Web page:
Law enforcement shift protocols to limit exposure between public and personnel

Kodiak’s law enforcement teams have shifted protocols since the beginning of the COVID-19 pandemic. Tim Putney, chief of Kodiak Police, says they’ve suspended foot patrols and stopped doing traffic stops for minor infractions like a missed turn signal.

Officers are also decontaminating patrol cars every time they have to transport someone, and using N-95 masks whenever possible when interacting with the public.

“About two weeks ago, we closed the lobby at the police department except for emergencies,” said Putney. “The doors aren’t locked or anything, but we do ask people to call us now if they have questions, concerns, inquiries, things that aren’t quite rising to the level of an emergency.”

Within the station, Putney says the station has also suspended briefing meetings between shifts to limit contact between officers. Because the station is somewhat short-staffed at the moment, he says it’s all the more important to protect officers from being exposed to coronavirus or getting sick.

Putney says they work regularly with the Alaska State Troopers, state parks and the Coast Guard police department on law enforcement as well as COVID-19 preparedness.

Coast Guard Air Station Captain Brian Daley says this pandemic is different from others they’ve prepared for. Working through social distancing procedures for the 400-person air station has been a challenge, but Daley says they’ve restructured the crew so that not everyone is working at the same time. He adds that the air station is still able to fulfill its search and rescue mission.

“I would say the Air Station’s doing very well,” he said. “They’re still fully capable of performing all our missions. I know there’s some concerns about you know, our ability to transport COVID-19 patients but we have the proper PPE to be able to do that safely to protect the victim or the potential patient but also to protect our crews.”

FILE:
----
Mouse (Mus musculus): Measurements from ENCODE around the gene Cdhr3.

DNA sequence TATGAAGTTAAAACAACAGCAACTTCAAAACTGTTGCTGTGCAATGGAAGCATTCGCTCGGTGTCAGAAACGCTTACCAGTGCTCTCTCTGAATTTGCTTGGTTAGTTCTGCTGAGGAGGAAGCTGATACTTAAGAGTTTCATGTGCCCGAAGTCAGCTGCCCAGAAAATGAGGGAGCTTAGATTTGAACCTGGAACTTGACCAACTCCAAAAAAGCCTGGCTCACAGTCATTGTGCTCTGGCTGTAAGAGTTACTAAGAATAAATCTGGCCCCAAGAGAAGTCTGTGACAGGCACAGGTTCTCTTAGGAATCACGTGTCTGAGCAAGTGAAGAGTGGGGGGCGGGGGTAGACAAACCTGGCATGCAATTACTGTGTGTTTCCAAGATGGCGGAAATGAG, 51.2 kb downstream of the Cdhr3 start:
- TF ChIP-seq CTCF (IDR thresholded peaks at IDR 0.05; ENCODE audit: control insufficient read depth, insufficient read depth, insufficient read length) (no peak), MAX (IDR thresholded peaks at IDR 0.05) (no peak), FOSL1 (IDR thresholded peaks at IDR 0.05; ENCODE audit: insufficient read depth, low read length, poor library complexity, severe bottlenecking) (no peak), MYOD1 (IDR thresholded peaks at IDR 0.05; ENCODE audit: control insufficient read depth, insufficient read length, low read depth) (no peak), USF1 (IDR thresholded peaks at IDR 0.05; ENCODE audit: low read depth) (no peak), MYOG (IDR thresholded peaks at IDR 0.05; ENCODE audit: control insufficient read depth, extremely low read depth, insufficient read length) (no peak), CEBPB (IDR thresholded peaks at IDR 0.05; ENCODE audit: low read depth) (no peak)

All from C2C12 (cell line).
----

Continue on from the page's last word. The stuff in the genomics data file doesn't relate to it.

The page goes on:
Police and troopers say they’ve received frequent calls from community members concerned about others not following state health mandates for social distancing, quarantining and more. Putney says Kodiak police have resisted using their power to enforce mandates, but they are trying to educate people about what the mandates are instead.

“We’re fielding calls pretty much daily about some type of mandate issue or, you know, somebody’s calling in saying, ‘Hey, so-and-so hasn’t quarantined,'” said Alaska State Trooper Daniel Blizzard. But often, he says, it’s just a misunderstanding.

“Most generally what we’re finding is people are in fact abiding by the mandates. It’s just some misinformation or rumors that people are hearing about someone who’s not quarantine properly. I’m sure there’s people out there that have come into town and are not quarantined for the 14 days like they’re supposed to, but in general, I think, for the most part, people are abiding by the mandates.”

That said, Blizzard says, people with serious concerns are still free to call troopers, KPD or the Coast Guard with their complaint.

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